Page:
Deficiencies in language education in the CIS: a polyglot view

Hello! My name is Yegor Pak, I know several foreign languages. I lived abroad for 9 years and recently returned to Russia. If interested: studied in Berlin and in Santiago de Chile. Teaching English for 5 years. He worked in Sweden, Germany and Taiwan, currently in the Russian Federation.

I want to share my observations about teaching foreign languages ​​in the CIS and beyond. For each of the points I wrote tips.

There are countries in which people speak 3 languages ​​and do not consider this something special, take the same Denmark, Holland or Switzerland. These are countries with a small population, and in order to somehow communicate with their neighbors, people must be fluent in at least English. There are 4 official languages ​​in Switzerland, but I often see how the Swiss switch to English with each other if they do not have a common language. It turns out that command of a second language is a privilege of small nations? Looking at the French, Chinese and Americans, it seems that this is so.

However, if you look at the Filipinos, many of them speak three languages: regional, Tagalog and English. The population of the Philippines, however, is more than 100 million people, and they are likely to speak Tagalog with visitors from other provinces. In rare families, only English is spoken, and yet the percentage of fluent English in Russia or the Philippines is significantly different. In Russia, not every university graduate will speak English at a high level. This is not good and bad, and the only difference is in the way people learn languages, or, if you dig deeper, in how these languages ​​are taught.
I see several reasons why speaking good English in a Russian-speaking space is something special.

First of all, people think English is difficult due to pronunciation.

Words in English are not always read as spelled. This, however, did not stop a single Swede or German from studying it, but you can’t even call Russian a phonetic language. Looking at the “what” and “reading”, I want to note that the rules of reading from the point of view of a foreigner do not work here. The words “milk”, “powder” and “good” also do not make it very clear what kind of vowel there is.
Example from user berez:
“Chisel”, “swamp”, “gold”. In which word which syllable is stressed is not amenable to any foreign logic, you just need to remember it.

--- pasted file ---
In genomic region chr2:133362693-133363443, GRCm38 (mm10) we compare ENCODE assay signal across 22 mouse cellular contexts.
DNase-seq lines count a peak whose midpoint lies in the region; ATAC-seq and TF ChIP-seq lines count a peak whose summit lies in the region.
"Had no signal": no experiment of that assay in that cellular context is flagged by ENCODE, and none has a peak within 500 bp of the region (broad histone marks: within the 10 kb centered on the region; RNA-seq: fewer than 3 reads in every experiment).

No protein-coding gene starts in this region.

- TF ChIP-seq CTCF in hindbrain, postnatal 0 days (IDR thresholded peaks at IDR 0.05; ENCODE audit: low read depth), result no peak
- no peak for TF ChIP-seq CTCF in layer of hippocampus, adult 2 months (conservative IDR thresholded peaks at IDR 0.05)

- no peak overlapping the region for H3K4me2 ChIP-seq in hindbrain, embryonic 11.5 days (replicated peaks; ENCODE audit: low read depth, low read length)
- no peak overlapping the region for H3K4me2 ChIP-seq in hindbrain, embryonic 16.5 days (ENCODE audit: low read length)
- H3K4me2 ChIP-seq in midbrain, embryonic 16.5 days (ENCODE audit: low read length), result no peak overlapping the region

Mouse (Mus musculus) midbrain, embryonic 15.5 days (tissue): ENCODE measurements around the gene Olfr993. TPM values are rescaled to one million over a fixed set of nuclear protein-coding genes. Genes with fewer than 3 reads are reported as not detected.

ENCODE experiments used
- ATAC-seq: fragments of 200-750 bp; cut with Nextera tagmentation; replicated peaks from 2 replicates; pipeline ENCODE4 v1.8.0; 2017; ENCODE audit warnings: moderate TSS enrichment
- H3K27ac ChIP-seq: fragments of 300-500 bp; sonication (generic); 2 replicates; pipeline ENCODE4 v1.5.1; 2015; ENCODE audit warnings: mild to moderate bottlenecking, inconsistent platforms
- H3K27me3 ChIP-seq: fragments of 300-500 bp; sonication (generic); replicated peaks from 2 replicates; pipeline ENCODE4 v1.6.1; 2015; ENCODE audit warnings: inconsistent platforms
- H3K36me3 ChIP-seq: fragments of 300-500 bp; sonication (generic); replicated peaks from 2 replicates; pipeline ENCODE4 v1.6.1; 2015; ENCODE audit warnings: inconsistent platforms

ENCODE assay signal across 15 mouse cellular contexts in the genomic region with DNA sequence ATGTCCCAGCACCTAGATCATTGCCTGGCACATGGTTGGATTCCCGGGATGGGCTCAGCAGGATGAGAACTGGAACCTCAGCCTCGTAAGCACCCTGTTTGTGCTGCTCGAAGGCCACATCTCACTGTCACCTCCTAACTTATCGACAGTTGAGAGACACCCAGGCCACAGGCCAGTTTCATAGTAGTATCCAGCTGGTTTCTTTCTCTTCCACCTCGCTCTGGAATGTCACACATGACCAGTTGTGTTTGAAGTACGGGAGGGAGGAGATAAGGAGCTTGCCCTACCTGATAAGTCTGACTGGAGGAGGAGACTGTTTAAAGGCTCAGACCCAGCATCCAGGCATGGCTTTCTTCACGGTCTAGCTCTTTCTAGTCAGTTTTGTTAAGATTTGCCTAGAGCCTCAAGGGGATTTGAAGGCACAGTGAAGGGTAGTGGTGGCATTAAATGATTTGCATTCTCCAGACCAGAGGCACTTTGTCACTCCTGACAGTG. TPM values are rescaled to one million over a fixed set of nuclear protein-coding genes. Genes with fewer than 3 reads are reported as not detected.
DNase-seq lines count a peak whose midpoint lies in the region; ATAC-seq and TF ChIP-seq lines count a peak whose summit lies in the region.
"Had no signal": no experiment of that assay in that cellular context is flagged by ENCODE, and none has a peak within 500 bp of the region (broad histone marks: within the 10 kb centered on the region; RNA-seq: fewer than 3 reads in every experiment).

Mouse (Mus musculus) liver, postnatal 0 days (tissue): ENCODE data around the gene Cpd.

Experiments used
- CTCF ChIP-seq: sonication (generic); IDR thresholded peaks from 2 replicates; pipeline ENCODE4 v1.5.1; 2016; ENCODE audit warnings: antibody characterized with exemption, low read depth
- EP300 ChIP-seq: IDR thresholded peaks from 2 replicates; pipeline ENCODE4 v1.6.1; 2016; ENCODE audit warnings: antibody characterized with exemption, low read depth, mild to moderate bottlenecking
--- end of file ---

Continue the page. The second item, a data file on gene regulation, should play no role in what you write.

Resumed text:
One must hear and repeat in order to understand and assimilate. In English, the same situation, only occurs much more often. An effective way to stop stuffing cones and learn a language is to listen and repeat out loud. The pronunciation of words remembers not only the brain, but also the muscles of the face.

Secondly, many think English is “different” or “complex”.

They don’t understand why the articles are needed, but about 12 times it’s not worth talking about - how can there be 12 times in a language? If this is in the language, then there is logic in it, but no one explains it.

In English there are 3 tenses, in each of them there are 4 aspects, a total of 12 kinds of temporary forms. Each aspect carries a meaning: for example, Continuous describes processes, Perfect is used for the result and completed actions, Simple - for things and facts in general.

Articles are needed to more accurately indicate objects, for which in Russian you need to add more context. They can be explained in a couple of minutes, but the textbooks only drive a bunch of exceptions, without explaining the logic behind all this.

Thirdly, people learn mostly British English (RP = Received Pronunciation aka posh accent), which is spoken by less than 3% of English speakers. Yes, this is the British standard, many exams are imprisoned for it, but very many just want to speak English, and not pass the tests. In England alone, with a population of 66 million, there are many different accents that will confuse anyone who teaches RP on BBC news. The same Cockney, Scouse, Geordie, Brummie. I will not say anything about the Scottish accent; many beginners cannot decipher it.

In simple words, there is a standard, but there is a real everyday language, and even with successful exams, you will have to learn to understand others by ear.